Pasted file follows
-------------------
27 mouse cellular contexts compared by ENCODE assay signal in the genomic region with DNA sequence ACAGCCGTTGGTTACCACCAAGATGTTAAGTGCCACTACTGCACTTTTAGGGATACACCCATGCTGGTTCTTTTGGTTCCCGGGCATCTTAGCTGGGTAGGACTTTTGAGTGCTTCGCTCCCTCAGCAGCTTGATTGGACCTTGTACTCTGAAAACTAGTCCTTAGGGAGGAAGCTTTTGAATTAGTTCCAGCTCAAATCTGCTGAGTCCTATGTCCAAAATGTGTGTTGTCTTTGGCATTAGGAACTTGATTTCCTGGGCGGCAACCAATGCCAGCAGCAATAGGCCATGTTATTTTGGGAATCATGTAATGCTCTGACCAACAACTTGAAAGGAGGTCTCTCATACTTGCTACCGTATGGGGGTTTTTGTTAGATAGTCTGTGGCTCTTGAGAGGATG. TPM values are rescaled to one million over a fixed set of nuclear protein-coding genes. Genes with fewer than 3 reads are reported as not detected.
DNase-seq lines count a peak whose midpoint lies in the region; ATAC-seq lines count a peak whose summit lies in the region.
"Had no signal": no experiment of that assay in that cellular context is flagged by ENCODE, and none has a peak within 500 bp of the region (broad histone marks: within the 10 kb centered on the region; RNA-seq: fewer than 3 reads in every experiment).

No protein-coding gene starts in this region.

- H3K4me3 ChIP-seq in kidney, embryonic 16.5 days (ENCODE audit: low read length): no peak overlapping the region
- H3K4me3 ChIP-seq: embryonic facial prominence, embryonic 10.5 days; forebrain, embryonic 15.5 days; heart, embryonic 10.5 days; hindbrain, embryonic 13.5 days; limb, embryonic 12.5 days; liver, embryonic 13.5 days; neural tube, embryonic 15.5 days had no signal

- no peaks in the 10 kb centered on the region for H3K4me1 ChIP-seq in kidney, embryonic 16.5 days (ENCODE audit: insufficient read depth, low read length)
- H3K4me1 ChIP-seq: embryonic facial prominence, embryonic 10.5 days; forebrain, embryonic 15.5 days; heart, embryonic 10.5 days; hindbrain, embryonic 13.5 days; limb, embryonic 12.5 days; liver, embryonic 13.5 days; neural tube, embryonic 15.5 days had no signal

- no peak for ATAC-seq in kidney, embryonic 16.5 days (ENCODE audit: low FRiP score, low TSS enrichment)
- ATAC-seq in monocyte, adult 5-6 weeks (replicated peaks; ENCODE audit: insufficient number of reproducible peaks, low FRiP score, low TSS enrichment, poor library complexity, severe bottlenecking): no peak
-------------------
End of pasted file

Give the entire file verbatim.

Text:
27 mouse cellular contexts compared by ENCODE assay signal in the genomic region with DNA sequence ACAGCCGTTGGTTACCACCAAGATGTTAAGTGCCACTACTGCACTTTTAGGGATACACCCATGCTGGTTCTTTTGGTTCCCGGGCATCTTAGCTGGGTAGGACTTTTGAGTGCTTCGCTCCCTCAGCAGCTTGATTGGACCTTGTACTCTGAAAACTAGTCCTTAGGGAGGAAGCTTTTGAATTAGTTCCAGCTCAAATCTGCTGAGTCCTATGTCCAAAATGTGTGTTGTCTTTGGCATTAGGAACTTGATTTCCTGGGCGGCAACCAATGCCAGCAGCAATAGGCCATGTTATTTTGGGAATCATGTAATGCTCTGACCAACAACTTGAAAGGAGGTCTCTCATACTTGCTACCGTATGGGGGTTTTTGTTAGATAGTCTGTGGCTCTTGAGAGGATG. TPM values are rescaled to one million over a fixed set of nuclear protein-coding genes. Genes with fewer than 3 reads are reported as not detected.
DNase-seq lines count a peak whose midpoint lies in the region; ATAC-seq lines count a peak whose summit lies in the region.
"Had no signal": no experiment of that assay in that cellular context is flagged by ENCODE, and none has a peak within 500 bp of the region (broad histone marks: within the 10 kb centered on the region; RNA-seq: fewer than 3 reads in every experiment).

No protein-coding gene starts in this region.

- H3K4me3 ChIP-seq in kidney, embryonic 16.5 days (ENCODE audit: low read length): no peak overlapping the region
- H3K4me3 ChIP-seq: embryonic facial prominence, embryonic 10.5 days; forebrain, embryonic 15.5 days; heart, embryonic 10.5 days; hindbrain, embryonic 13.5 days; limb, embryonic 12.5 days; liver, embryonic 13.5 days; neural tube, embryonic 15.5 days had no signal

- no peaks in the 10 kb centered on the region for H3K4me1 ChIP-seq in kidney, embryonic 16.5 days (ENCODE audit: insufficient read depth, low read length)
- H3K4me1 ChIP-seq: embryonic facial prominence, embryonic 10.5 days; forebrain, embryonic 15.5 days; heart, embryonic 10.5 days; hindbrain, embryonic 13.5 days; limb, embryonic 12.5 days; liver, embryonic 13.5 days; neural tube, embryonic 15.5 days had no signal

- no peak for ATAC-seq in kidney, embryonic 16.5 days (ENCODE audit: low FRiP score, low TSS enrichment)
- ATAC-seq in monocyte, adult 5-6 weeks (replicated peaks; ENCODE audit: insufficient number of reproducible peaks, low FRiP score, low TSS enrichment, poor library complexity, severe bottlenecking): no peak